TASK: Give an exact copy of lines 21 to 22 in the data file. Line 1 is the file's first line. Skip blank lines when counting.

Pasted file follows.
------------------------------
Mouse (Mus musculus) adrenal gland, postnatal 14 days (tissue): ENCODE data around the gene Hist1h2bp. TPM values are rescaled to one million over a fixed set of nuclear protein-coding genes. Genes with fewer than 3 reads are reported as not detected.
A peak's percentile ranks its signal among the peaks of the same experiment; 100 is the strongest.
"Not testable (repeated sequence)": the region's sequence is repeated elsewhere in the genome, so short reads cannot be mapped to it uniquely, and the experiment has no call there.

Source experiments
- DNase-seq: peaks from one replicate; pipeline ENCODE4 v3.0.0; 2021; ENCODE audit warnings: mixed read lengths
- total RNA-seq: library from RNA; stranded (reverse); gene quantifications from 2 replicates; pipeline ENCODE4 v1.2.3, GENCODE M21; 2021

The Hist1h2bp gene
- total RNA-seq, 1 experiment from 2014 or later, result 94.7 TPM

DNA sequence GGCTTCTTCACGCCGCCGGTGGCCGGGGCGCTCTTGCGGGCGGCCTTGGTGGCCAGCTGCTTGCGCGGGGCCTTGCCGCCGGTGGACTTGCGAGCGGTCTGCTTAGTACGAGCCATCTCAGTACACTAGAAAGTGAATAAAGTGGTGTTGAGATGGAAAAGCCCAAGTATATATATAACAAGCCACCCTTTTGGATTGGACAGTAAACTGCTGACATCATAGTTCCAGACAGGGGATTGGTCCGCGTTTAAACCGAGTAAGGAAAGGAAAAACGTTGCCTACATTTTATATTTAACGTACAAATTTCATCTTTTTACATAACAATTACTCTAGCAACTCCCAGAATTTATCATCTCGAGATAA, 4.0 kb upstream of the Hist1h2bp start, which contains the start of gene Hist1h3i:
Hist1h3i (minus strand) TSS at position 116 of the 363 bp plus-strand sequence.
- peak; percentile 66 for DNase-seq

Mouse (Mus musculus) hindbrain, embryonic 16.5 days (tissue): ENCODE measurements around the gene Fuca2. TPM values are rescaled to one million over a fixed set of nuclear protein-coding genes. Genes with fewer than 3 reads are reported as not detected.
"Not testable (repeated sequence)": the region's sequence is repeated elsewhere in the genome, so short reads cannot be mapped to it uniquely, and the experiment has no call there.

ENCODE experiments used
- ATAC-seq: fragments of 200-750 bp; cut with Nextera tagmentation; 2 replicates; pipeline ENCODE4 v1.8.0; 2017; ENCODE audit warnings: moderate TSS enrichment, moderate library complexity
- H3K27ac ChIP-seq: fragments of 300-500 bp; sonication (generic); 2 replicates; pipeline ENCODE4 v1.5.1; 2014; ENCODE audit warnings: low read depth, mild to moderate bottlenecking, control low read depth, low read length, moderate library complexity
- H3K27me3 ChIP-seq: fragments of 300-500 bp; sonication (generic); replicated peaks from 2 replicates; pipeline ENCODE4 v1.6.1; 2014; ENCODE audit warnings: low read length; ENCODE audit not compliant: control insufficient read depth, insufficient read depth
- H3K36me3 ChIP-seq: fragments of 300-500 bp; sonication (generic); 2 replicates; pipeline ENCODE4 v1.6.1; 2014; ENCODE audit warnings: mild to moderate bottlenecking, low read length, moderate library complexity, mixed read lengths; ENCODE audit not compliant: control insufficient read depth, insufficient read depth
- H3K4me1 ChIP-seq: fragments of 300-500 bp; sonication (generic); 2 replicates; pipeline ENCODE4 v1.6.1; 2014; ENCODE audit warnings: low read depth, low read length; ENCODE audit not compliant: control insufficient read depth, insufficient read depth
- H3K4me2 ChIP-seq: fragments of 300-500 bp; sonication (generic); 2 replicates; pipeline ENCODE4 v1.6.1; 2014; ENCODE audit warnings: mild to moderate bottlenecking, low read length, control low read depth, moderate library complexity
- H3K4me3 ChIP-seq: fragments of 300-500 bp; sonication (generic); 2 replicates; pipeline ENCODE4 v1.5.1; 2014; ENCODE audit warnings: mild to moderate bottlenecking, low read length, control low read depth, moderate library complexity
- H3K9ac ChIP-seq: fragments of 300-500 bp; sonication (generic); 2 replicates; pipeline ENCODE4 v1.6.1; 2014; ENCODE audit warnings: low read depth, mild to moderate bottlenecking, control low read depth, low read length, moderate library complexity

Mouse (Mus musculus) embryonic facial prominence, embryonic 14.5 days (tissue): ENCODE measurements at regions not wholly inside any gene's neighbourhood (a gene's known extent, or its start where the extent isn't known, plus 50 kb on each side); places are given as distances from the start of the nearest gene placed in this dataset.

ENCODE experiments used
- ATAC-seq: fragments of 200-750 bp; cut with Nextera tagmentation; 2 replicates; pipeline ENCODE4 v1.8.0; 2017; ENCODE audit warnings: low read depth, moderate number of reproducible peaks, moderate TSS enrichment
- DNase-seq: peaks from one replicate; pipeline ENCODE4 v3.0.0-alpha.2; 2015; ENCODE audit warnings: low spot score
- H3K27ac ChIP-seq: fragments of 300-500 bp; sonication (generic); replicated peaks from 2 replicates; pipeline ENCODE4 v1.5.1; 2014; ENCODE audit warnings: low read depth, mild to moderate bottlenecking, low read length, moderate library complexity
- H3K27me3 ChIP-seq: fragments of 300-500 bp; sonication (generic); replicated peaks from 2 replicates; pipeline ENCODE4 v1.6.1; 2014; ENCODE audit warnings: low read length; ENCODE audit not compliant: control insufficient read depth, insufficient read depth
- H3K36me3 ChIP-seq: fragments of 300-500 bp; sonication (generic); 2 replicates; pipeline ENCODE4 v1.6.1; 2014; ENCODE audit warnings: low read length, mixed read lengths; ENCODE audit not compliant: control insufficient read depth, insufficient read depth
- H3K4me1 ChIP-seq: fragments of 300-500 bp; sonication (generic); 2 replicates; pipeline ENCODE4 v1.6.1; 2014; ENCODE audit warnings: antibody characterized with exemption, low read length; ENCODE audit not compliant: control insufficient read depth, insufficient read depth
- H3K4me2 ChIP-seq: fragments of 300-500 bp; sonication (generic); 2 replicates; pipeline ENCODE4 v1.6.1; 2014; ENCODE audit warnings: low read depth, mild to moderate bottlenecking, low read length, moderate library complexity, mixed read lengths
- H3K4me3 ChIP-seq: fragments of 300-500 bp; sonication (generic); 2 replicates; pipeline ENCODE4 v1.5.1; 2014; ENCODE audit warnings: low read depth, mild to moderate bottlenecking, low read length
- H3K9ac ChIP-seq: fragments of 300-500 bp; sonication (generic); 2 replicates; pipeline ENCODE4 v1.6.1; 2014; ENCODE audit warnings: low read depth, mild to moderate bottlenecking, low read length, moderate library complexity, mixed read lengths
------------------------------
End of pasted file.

- H3K4me3 ChIP-seq: fragments of 300-500 bp; sonication (generic); 2 replicates; pipeline ENCODE4 v1.5.1; 2014; ENCODE audit warnings: mild to moderate bottlenecking, low read length, control low read depth, moderate library complexity
- H3K9ac ChIP-seq: fragments of 300-500 bp; sonication (generic); 2 replicates; pipeline ENCODE4 v1.6.1; 2014; ENCODE audit warnings: low read depth, mild to moderate bottlenecking, control low read depth, low read length, moderate library complexity